Creating Home in Sexile

The first thing I noticed about Sexile was the cover. Not the craziest thing you’ve ever heard, right? When you pick up a book (or open a pdf file on your computer, as I did with Sexile), you generally see the cover before opening the book. What made Sexile different, however, was that I went back to the cover at two specific points while reading. In this graphic novel written and illustrated by Jaime Cortez, the cover image appears twice more at key points in the story of Adela Vazquez’s life; the copies of this image are nearly identical, differing only in a few details. 

The image appearing on the cover of Sexile and twice more throughout the story depicts a nude swimmer. On the cover, the swimmer’s body is flat-chested and a dick is not visible. The flat chest may indicate the swimmer is male, the lack of a dick may indicate otherwise. But who cares? Adela Vazquez is trans*, and this is her story. Furthermore, the “missing dick” isn’t necessarily realized by the reader…at least until the image appears again, identical in every detail except for the very obvious dick (50). The third time the swimmer appears, the dick remains but other details are different: the flat chest is replaced by breasts, the armpits are shaved, the fingernails are longer and painted, and the hair is lighter and longer (as in the novel’s other depictions of Adela) (64). 

Repetition is one of the “literary devices” you learn to look for in lit. classes pretty early on, where the object of repetition generally has some significance in the larger story. It was interesting for me seeing this repetition with images rather than words. What could it mean? What is the significance of this particular picture? Well, it’s a nude body, presumably the narrator’s, but it changes slightly with each reappearance. This raises the question: How important is body image to Adela, and how does this image shift throughout her life? As a nine-year-old, the narrator “knew that when I turned 10… my dick would fall off… my pussy would grow and finally I’d become a complete girl” (6). To Jorge’s (Adela’s) nine-year-old self, body image mattered. You simply couldn’t be a girl and have a dick, so when would hers fall off? In my mind, this connects back to the cover image of the flat-chested (read as male) dickless (read as female) swimmer: could this be a nine-year-old’s dream?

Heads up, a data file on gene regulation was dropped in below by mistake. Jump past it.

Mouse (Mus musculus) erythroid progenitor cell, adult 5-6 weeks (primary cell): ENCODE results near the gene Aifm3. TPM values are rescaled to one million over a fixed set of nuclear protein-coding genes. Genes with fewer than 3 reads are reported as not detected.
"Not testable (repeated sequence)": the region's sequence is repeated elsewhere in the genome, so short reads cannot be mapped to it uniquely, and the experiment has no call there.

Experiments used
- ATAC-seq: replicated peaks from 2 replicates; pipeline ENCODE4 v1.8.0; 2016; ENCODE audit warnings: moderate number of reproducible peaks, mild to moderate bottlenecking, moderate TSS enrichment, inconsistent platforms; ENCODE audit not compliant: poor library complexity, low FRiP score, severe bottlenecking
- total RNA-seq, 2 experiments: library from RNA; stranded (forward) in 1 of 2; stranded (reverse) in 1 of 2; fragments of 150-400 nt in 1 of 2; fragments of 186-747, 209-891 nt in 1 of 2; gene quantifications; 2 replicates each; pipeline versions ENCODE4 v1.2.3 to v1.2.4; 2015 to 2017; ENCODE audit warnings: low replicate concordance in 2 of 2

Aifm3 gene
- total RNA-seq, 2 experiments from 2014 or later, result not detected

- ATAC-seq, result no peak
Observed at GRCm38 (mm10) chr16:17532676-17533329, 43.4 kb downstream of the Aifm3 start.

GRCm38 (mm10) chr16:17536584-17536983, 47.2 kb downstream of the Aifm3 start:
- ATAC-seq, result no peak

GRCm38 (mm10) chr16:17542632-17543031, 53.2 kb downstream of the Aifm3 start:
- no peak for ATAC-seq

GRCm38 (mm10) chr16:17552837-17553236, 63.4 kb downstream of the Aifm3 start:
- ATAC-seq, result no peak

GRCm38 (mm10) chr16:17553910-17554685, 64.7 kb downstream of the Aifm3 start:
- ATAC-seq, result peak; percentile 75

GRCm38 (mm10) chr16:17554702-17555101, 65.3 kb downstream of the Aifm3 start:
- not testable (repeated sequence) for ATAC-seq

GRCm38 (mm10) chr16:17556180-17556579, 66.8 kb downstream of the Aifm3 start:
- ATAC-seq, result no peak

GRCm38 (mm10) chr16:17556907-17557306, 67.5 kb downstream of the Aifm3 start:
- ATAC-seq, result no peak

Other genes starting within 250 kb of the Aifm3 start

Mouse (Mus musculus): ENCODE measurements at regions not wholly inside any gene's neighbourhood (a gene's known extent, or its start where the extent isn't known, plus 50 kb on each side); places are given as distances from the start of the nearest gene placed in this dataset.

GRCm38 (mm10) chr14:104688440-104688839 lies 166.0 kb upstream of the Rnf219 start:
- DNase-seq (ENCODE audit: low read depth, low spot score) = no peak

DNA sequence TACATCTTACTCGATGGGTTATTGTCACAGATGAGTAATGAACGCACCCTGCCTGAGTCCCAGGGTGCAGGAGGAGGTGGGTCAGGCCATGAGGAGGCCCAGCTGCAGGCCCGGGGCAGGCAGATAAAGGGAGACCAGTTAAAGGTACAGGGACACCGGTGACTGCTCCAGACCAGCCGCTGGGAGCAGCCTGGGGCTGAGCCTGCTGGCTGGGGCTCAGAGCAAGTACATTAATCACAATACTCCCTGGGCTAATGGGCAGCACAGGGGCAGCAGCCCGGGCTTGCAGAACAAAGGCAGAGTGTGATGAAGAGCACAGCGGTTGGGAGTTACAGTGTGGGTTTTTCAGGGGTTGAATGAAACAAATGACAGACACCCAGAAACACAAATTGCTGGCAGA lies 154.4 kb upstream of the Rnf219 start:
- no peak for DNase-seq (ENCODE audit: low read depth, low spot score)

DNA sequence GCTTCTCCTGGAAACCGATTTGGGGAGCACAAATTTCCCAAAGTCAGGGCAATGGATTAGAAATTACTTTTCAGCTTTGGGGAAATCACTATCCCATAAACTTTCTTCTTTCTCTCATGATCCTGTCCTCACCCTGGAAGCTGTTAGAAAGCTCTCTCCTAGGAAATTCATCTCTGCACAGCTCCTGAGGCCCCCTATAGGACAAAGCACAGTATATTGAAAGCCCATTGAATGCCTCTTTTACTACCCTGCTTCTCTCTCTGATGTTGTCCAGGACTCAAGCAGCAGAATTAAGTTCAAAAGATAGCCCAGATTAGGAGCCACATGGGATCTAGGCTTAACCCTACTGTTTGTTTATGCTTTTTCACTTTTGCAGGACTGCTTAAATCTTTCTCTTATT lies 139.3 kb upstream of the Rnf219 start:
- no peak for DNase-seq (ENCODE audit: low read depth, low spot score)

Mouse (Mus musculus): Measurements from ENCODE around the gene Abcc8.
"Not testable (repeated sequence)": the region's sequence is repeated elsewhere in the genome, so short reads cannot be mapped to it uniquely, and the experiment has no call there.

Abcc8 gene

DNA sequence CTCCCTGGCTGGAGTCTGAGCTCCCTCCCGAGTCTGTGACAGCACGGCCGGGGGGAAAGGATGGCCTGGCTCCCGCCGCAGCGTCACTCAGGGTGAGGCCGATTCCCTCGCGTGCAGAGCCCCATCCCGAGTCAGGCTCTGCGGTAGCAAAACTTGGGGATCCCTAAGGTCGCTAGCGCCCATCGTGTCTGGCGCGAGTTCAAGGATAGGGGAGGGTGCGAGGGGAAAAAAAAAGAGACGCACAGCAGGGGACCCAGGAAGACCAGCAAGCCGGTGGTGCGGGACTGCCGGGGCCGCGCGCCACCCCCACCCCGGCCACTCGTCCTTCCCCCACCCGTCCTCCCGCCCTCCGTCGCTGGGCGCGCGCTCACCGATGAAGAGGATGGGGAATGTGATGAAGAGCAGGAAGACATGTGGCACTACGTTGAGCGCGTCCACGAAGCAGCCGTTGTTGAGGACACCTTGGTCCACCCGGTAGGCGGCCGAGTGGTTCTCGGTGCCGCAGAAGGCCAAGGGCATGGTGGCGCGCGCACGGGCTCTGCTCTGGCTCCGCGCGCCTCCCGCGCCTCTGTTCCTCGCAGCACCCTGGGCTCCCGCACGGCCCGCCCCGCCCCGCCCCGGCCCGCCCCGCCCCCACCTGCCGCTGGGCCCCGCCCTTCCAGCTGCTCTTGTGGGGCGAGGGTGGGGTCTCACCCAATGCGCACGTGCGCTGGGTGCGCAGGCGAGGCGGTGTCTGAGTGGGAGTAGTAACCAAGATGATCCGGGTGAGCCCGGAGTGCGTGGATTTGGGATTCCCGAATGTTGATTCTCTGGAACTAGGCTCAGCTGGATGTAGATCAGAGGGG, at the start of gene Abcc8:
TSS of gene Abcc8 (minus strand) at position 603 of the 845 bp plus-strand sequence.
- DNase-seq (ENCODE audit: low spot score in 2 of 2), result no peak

As Adela grows up in Cuba, she seems to reconcile with the idea of having a dick. She explores the world of drag and make-up and fashion, but changing anatomy is not mentioned again until much later. She has become the second image and a male body – with a flat chest and a dick – is hers both in Cuba and, for a time, in the U.S. (50). She made this work for her, wielding the power of “sex and beauty,” and having sex with everyone – but “never gay sex. [She’s] always the girl, he’s always the man” (9). It worked, but it wasn’t everything she wanted; after emigrating from Cuba in the Mariel boatlift, she was stuck between two worlds. “Exile is a bitch, baby. You can’t completely leave home. You’re always still arriving home. Sometimes at night, you dream of your tired, lonely body swimming swimming swimming and wondering where the shore went” (50). Never quite finding home in the U.S. and never quite able to leave home behind in Cuba, she was lost at sea, keeping herself afloat in her dreams. Adela began “thinking about changing [her] gender and living as a woman;” her body image was changing, and she wanted to change with it (58).

Hormone injections reshaped her body, giving her breasts and changing her outlook on life (57,60). She had become the third image, a female body that happened to have a dick. As “an exile, a transgender and a sex worker” life was much different, often hard, and sometimes painful (62). She was still an exile without a home, swimming in search of the shore. But now, “I knew. All the in-between places are my home. This beautiful freak body is home. And every day I love it…” (64). In a new body with new daily struggles, Adela embraced her place in the betweenness of the binary systems – gender, nationality, etc. – and accepted her queer body as fitting into the queer space of between (queer because it’s undefined in a binary). Finding a self-love in queerness and adopting this space as home, the next (and final) page shows a single word “Llego” (I arrive) as two feet stand on the shore (65). 

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